References

  1. “About.” Denver Justice Project. Accessed October 22, 2022. http://www.denverjusticeproject.org/about/ ^
  2. Tom Gantert and Brett Rowland. “Continuing controversies dominate Denver police reform efforts.” The Center Square. August 31, 2022. Accessed October 22, 2022. https://www.thecentersquare.com/colorado/continuing-controversies-dominate-denver-police-reform-efforts/article_fd1d3fd6-2808-11ed-a274-67dab357cc2b.html ^
  3. “Denver Justice Project.” LinkedIn. Accessed October 22, 2022. https://www.linkedin.com/company/denverjusticeproject/about/ ^
  4. “Denver Justice Project.” LinkedIn. Accessed October 22, 2022. https://www.linkedin.com/company/denverjusticeproject/about/ ^
  5.  Tom Gantert and Brett Rowland. “Continuing controversies dominate Denver police reform efforts.” The Center Square. August 31, 2022. Accessed October 22, 2022. https://www.thecentersquare.com/colorado/continuing-controversies-dominate-denver-police-reform-efforts/article_fd1d3fd6-2808-11ed-a274-67dab357cc2b.html ^
  6. Brennan, Noel. “Denver, Aurora community groups want statewide task force on police accountability.” 9 News. October 3, 2022. Accessed October 22, 2022. https://www.9news.com/article/news/local/community-groups-want-statewide-task-force-police-accountability/73-68fca949-80c5-4b92-a35b-d46da9df2420 ^
  7.  Robert Davis, Aisha Rios and Alex Landau. “We all pick up tab for police misconduct.” The Gazette. April 1, 2022. Accessed October 22, 2022. https://gazette.com/opinion/denver-columns/guest-column-we-all-pick-up-tab-for-police-misconduct/article_6c7b8b66-b064-11ec-9856-e33af1da8d84.html ^
  8. “About.” Denver Justice Project. Accessed October 22, 2022. http://www.denverjusticeproject.org/about/ ^
  9. “Denver Justice Project.” LinkedIn. Accessed October 22, 2022. https://www.linkedin.com/company/denverjusticeproject/about/ ^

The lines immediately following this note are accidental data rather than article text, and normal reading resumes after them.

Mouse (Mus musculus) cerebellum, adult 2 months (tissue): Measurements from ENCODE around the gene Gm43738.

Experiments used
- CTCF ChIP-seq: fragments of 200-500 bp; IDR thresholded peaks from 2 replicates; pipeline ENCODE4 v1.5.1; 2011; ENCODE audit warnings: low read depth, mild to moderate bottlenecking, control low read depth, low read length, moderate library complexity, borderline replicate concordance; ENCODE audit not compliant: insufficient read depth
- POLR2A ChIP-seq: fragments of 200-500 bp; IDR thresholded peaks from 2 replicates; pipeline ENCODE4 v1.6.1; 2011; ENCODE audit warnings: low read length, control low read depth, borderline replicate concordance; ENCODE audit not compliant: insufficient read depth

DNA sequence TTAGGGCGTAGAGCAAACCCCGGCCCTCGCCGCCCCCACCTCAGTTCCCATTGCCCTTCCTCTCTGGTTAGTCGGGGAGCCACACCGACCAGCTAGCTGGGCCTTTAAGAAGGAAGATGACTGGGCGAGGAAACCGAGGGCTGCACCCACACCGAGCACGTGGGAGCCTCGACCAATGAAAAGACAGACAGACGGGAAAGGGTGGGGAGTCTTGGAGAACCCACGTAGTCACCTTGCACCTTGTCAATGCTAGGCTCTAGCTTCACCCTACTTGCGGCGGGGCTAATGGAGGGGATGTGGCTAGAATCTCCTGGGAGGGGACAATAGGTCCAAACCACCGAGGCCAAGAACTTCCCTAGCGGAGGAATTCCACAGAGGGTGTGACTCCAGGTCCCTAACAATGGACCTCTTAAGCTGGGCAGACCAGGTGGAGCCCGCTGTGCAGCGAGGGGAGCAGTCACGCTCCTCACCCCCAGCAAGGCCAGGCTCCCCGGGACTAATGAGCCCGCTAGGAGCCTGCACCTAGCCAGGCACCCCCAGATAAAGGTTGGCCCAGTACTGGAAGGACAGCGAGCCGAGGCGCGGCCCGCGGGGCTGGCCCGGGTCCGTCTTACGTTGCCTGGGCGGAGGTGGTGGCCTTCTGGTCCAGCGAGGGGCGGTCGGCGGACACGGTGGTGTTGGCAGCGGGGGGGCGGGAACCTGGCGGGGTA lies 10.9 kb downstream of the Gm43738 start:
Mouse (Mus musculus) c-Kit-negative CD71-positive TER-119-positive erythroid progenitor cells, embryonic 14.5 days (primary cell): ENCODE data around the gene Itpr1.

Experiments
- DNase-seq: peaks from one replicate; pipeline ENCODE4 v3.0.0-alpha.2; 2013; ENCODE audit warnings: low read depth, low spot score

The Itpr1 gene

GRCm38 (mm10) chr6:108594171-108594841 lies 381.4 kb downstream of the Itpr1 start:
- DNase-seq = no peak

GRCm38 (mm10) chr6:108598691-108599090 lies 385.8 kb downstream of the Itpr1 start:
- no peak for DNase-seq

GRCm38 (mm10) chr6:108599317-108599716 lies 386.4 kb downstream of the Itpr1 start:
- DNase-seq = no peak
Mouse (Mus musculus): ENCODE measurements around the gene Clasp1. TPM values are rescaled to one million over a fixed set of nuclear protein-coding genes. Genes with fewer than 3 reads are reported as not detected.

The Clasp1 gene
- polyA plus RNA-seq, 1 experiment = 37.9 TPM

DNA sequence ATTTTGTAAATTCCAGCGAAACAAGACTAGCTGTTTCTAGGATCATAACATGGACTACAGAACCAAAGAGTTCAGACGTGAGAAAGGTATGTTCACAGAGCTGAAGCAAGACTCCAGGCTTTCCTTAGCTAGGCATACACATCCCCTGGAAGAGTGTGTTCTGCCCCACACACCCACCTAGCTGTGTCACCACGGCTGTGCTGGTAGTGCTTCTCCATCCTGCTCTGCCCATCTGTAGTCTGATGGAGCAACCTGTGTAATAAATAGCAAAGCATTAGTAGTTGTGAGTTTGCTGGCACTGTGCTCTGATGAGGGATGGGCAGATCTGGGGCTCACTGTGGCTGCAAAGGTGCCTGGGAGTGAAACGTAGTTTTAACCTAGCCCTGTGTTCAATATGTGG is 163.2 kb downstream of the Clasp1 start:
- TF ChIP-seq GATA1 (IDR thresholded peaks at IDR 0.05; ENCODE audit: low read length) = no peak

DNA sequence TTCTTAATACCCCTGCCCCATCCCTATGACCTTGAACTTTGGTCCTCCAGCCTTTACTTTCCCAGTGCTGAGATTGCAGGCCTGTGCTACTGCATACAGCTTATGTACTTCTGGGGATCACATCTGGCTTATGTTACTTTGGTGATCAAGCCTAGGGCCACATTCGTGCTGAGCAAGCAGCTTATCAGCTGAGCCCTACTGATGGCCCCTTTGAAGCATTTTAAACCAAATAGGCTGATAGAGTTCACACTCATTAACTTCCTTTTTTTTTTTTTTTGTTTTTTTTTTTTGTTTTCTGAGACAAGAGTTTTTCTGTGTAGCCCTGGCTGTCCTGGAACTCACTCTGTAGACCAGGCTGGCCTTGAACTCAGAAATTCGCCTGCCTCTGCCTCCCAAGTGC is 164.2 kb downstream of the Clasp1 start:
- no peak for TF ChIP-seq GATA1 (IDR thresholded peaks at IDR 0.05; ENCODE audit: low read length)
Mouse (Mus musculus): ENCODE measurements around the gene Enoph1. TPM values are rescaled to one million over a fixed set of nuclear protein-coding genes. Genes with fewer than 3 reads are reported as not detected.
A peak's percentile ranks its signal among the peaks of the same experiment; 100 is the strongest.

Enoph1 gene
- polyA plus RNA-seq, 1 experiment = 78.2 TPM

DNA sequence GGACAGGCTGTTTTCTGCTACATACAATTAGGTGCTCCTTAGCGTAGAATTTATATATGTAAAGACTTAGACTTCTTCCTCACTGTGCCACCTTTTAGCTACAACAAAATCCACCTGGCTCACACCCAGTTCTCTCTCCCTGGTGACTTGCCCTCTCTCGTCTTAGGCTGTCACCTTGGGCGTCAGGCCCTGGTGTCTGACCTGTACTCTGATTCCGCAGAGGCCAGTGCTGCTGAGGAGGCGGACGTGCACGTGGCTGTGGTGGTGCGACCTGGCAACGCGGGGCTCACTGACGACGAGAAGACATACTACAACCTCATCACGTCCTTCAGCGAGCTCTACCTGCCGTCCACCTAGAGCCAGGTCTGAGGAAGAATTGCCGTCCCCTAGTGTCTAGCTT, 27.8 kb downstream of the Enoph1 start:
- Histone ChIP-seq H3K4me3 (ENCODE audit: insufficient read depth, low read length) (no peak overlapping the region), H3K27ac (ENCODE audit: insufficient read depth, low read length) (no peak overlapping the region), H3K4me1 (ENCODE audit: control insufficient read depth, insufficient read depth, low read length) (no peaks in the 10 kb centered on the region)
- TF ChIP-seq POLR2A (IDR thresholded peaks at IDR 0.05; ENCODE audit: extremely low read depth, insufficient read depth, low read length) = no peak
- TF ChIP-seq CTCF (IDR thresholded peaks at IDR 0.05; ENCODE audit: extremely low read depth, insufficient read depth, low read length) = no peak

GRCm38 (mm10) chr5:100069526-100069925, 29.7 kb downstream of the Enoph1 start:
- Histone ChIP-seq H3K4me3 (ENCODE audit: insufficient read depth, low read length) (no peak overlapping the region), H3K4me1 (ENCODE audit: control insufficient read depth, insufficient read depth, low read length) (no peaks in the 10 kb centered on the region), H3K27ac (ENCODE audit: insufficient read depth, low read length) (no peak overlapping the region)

10.  “Denver Justice Project.” LinkedIn. Accessed October 22, 2022. https://www.linkedin.com/company/denverjusticeproject/about/ ^
  11. “Law Enforcement Integrity Act Passes with Strong Bipartisan Support.” Denver Justice Project. Accessed October 22, 2022. http://www.denverjusticeproject.org/ ^
  12. Sachs, David. “Another Denver Justice Project co-founder Alexander Landau was instrumental in getting local police officers to wear body cameras.” Denverite. November 18, 2020. Accessed October 22, 2022. https://denverite.com/2020/11/18/new-body-cameras-would-automatically-start-recording-when-officers-draw-their-weapons/ ^
  13. Karlik, Michael. “Bail abolitionist Elisabeth Epps wins public service award from UVA Law.” Colorado Politics. February 16, 2021. Accessed October 22, 2022. https://www.coloradopolitics.com/denver/bail-abolitionist-elisabeth-epps-wins-public-service-award-from-uva-law/article_1e28b1e4-70de-11eb-93f1-df87cc3d150e.html ^
  14. Sach, David. “The watchdog that oversees Denver’s police and sheriff departments might get sharper teeth.” Denverite. January 16, 2019. Accessed October 22, 2022. https://denverite.com/2019/01/16/the-watchdog-that-oversees-denvers-police-and-sheriff-departments-might-get-sharper-teeth/ ^
  15. “Denver Justice Project.” LinkedIn. Accessed October 22, 2022. https://www.linkedin.com/company/denverjusticeproject/about/ ^
  See an error? Let us know!

Denver Justice Project

2600 Leyden St.
Denver, CO 80207